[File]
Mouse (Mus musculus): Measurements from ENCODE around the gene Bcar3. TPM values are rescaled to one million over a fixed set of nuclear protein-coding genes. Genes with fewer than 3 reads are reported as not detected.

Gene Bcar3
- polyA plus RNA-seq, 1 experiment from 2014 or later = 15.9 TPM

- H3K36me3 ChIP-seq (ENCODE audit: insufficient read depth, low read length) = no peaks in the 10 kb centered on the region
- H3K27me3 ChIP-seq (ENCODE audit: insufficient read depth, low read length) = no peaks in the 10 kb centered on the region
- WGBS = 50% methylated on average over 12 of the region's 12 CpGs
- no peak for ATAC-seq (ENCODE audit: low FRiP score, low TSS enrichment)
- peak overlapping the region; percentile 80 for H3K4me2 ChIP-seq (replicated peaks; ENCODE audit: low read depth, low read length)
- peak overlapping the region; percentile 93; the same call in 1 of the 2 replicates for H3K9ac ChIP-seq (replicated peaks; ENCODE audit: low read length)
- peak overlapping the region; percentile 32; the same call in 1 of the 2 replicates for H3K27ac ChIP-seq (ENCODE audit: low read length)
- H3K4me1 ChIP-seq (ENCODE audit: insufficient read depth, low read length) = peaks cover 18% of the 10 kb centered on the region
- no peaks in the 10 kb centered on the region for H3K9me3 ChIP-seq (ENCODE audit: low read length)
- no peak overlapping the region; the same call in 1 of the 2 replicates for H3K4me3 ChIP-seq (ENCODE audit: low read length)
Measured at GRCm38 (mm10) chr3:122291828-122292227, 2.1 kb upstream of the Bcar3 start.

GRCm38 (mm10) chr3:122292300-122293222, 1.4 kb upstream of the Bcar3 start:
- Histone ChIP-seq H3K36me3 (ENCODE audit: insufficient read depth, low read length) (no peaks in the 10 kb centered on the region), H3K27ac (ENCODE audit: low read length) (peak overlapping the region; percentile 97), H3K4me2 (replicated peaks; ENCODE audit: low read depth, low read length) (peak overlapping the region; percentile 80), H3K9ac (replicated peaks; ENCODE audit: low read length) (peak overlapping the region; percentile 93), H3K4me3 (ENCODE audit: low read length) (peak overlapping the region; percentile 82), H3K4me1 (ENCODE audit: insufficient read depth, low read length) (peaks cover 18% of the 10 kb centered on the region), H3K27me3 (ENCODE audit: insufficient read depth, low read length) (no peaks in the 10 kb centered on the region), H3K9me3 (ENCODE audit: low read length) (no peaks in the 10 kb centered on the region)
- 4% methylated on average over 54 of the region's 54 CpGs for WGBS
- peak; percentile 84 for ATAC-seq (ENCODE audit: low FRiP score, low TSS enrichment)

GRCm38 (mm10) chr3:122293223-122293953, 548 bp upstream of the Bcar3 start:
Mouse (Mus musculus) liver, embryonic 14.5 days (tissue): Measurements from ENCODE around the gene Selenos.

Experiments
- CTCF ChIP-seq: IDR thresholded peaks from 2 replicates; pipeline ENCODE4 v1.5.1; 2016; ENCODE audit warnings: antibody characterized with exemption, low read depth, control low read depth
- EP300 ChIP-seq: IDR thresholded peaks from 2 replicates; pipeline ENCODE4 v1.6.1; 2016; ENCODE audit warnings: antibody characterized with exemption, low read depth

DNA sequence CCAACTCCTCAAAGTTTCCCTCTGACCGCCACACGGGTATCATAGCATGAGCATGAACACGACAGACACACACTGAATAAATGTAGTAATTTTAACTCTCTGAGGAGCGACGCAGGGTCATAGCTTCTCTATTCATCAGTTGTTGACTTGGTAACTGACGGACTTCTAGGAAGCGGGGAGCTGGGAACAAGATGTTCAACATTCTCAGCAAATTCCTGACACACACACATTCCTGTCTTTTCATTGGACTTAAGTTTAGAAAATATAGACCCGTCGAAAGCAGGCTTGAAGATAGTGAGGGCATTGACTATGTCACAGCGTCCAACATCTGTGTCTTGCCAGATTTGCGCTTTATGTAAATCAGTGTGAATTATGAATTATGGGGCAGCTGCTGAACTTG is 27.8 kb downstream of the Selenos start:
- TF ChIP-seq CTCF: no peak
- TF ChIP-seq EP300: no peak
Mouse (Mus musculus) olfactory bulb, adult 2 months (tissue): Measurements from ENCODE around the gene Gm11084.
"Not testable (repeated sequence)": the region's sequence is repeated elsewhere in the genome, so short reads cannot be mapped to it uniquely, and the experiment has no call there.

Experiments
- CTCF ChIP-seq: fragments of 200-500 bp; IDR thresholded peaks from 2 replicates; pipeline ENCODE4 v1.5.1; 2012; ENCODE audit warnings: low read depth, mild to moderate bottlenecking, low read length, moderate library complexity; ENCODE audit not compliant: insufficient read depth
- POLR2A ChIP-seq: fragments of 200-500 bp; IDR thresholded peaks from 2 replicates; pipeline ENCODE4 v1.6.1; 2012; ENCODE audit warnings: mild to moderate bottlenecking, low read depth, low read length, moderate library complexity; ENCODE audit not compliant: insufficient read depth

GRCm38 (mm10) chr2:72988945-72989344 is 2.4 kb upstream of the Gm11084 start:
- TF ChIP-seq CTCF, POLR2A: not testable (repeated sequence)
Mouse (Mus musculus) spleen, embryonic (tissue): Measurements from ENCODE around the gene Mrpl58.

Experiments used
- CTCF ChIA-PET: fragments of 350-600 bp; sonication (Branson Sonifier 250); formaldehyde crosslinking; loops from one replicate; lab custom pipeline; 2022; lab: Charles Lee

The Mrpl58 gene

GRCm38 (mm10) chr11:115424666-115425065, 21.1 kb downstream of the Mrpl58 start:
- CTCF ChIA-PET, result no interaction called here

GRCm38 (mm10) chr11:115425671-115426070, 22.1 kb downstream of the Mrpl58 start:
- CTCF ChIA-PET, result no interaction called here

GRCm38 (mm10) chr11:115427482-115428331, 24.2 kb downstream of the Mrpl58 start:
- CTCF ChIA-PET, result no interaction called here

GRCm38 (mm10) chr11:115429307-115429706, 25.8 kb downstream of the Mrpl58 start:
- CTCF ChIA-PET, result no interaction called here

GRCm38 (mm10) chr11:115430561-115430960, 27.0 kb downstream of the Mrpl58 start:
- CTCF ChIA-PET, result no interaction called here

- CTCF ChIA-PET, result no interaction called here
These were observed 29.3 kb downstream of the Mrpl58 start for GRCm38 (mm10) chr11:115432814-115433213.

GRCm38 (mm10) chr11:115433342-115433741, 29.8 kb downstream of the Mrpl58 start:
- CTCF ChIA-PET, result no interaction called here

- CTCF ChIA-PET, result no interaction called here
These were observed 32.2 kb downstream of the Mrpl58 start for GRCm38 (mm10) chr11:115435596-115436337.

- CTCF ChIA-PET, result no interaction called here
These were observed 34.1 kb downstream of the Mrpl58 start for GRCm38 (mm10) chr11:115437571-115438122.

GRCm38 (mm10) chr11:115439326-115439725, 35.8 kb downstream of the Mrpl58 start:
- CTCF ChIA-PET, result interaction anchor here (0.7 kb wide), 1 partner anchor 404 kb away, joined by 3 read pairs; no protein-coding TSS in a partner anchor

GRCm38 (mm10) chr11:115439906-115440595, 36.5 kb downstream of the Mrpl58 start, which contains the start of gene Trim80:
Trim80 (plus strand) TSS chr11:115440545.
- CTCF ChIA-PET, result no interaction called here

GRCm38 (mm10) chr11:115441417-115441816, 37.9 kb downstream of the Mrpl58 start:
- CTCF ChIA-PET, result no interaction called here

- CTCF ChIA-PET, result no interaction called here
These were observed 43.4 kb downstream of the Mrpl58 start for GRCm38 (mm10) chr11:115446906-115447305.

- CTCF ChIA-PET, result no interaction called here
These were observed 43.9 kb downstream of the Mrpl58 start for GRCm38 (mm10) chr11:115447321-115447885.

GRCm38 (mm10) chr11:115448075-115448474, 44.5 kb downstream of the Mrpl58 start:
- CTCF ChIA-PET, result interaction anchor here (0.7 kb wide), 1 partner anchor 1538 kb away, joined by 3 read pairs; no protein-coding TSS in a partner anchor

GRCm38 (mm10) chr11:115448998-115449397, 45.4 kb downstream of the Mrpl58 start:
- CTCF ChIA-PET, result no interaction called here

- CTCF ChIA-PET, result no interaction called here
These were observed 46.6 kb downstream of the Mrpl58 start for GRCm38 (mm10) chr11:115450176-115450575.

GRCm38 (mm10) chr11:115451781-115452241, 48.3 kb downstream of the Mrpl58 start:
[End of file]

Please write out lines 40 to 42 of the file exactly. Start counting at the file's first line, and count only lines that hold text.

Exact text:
GRCm38 (mm10) chr11:115425671-115426070, 22.1 kb downstream of the Mrpl58 start:
- CTCF ChIA-PET, result no interaction called here

GRCm38 (mm10) chr11:115427482-115428331, 24.2 kb downstream of the Mrpl58 start: